European Union leaders pledged to stabilize the euro-area economy, vowing to stave off a Greek default as long as Prime Minister George Papandreou pushes through a package of budget cuts next week.
“This is not only a green light but also a positive sign for the future of Greece,” Papandreou told reporters after the first session of an EU summit in Brussels.
Greece’s next hurdle is to shepherd 78 billion euros ($111 billion) of austerity measures through parliament, after yesterday’s endorsement of the program by experts from the European Commission, European Central Bank and International Monetary Fund.
Europe’s latest attempt to stem the debt crisis came after bonds of debt-strapped euro nations slumped and officials in the U.S. and China warned that the euro area’s failure to restore confidence threatened the world economy.
The summit ends today with leaders facing a potential last- minute hitch over the final approval of Italy’s Mario Draghi as president of the European Central Bank. French President Nicolas Sarkozy is putting pressure on another Italian on the ECB board, Lorenzo Bini Smaghi, to step down two years before his term ends to make way for a French replacement.
Yesterday’s discussions were dominated by Greece, drawing on 110 billion euros of loans pledged last year. The leaders paired their show of solidarity with pressure on the Greek opposition party to fall in line with the savings program.
Opposition leader Antonis Samaras refused to commit in meetings with fellow European conservatives in Brussels. While backing budget cuts, he lashed out at the “current policy mix” for too much reliance on tax increases.
“Everyone has to unite,” German Chancellor Angela Merkel said. She made an “appeal to the opposition to live up to its historic responsibility. It worked in Portugal, it worked in Ireland and that’s why we made the case for it working in Greece.”
Papandreou offered an assurance that he would deliver the budget cuts demanded in exchange for the 12 billion-euro installment of emergency loans due in July and a new rescue package, a Greek government official said.
Papandreou made the pledge at an earlier meeting yesterday that included Merkel, EU President Herman Van Rompuy, French President Nicolas Sarkozy and Jean-Claude Trichet, whose term as central bank president ends in October.
Speaking of “difficult and worrisome days,” Van Rompuy said Greek belt-tightening is “absolutely necessary to restore confidence and over time foster economic growth.”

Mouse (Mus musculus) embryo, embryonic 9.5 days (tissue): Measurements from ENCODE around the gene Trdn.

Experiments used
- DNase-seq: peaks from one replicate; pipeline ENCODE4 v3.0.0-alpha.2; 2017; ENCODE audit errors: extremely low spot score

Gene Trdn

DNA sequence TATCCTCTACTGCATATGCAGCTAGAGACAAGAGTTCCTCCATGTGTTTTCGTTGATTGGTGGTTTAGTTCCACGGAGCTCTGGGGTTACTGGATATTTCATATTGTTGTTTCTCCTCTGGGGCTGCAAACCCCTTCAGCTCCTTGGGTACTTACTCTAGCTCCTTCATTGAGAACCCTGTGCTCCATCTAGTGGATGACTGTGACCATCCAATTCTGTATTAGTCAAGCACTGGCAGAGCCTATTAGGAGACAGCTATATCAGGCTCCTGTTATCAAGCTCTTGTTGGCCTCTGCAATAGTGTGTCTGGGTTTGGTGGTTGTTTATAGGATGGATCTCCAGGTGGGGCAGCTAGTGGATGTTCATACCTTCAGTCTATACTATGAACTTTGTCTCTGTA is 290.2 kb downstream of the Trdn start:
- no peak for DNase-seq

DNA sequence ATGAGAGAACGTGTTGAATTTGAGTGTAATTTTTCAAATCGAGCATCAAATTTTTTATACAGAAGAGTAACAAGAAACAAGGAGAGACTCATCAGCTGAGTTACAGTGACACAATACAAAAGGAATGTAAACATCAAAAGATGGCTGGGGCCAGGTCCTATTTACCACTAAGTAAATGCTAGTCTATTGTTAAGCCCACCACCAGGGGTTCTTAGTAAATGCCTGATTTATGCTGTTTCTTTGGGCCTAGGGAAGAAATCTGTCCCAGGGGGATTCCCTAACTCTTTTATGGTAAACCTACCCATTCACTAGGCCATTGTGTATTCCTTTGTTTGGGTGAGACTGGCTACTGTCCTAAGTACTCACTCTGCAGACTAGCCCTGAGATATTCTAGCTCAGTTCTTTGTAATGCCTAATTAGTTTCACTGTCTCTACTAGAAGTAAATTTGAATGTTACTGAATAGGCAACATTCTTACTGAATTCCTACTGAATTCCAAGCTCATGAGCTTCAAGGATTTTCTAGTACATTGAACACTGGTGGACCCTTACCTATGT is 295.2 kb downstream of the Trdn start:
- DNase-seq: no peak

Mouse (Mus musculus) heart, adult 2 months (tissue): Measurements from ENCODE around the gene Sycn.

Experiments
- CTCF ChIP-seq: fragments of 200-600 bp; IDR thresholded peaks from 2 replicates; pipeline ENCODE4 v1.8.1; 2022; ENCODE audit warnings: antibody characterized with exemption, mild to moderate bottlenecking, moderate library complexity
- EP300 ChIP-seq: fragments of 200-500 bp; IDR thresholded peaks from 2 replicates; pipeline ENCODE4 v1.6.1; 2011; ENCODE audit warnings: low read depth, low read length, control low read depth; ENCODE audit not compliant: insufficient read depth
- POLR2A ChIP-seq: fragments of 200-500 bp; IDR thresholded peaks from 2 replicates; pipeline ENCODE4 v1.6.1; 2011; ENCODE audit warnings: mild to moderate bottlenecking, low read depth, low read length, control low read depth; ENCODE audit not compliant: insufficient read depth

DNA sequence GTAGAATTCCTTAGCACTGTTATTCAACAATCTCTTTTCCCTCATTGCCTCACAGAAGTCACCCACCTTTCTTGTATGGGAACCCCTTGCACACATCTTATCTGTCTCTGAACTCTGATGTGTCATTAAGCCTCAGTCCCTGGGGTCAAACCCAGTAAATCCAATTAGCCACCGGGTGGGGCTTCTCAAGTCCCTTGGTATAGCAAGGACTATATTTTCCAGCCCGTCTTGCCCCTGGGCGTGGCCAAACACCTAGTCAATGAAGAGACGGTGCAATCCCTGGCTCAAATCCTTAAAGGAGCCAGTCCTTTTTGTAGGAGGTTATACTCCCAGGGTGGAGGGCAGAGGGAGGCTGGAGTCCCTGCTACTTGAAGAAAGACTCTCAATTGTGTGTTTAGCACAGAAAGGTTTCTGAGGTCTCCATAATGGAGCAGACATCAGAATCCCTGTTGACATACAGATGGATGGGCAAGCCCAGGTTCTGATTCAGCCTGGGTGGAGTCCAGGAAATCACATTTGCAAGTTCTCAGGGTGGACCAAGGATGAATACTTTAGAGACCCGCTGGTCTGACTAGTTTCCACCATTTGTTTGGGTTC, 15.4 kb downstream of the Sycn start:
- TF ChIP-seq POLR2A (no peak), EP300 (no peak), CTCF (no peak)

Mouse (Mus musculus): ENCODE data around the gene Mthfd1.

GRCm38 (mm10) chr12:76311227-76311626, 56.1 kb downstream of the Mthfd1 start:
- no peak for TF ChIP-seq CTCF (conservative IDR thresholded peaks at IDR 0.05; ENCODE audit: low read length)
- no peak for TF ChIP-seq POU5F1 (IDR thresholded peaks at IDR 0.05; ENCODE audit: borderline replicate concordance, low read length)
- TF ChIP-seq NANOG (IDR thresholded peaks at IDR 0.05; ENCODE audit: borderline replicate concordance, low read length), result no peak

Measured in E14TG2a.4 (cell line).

Already at a European record of 142.8 percent of gross domestic product, Greek debt is set to rise to 157.7 percent this year and 166.1 percent next year, the EU predicts. The effort to cut a budget deficit that is about 10 percent of GDP has helped deepen a third year of recession.
In Athens, Finance Minister Evangelos Venizelos, in office since a June 17 cabinet revamp, announced savings steps including a 5 percent tax on lawmakers’ incomes, a levy on self- employed professionals and a reduction in the tax-free income allowance.
Lawmakers in Athens will vote on the package on June 30, in time for a July 3 meeting of European finance ministers to agree to pay the next installment.
Greece needs to cover about 4 billion euros of bills maturing between July 15 and July 22 and faces about 3 billion euros of coupon payments in the month, according to Bloomberg calculations. A bigger test comes on Aug. 20 when it must redeem 6.6 billion euros of bonds.
Lending a Hand
Papandreou said a European commitment to aid Greece will make it easier for him to sell the Greek people on austerity measures that have provoked strikes and riots.
“If there is a strong commitment from the European Union there will be a strong commitment from Greece,” Papandreou said.
The EU sweetened the offer by pledging to increase its contribution to Greek infrastructure projects and provide more “technical assistance” to enable the Greek government and companies to tap European subsidies.
Europe will “look at how we can use existing European structural funds in Greece so that they have an immediate impact on growth and jobs,” European Commission President Jose Barroso said.
Leaders of Europe’s six AAA rated countries have said the key ingredient of a second package must be a pledge by banks, insurance companies and asset managers to maintain their holdings of Greek bonds.
An EU statement spoke of the need for “informal and voluntary rollovers of existing Greek debt at maturity,” avoiding a coercive exchange that would lead credit-rating companies to declare Greece in default.
To make the rollover voluntary, talks with Greek bondholders must be held on a country-by-country basis, not organized from Brussels, an EU official told reporters yesterday. The EU wants national central banks and finance ministries to speak to financial institutions in their countries, the official said.
“We don’t see any way that investors are going to come out being paid on time and in full,” said Sean Egan, president of Egan-Jones Ratings Co. in Haverford, Pennsylvania.
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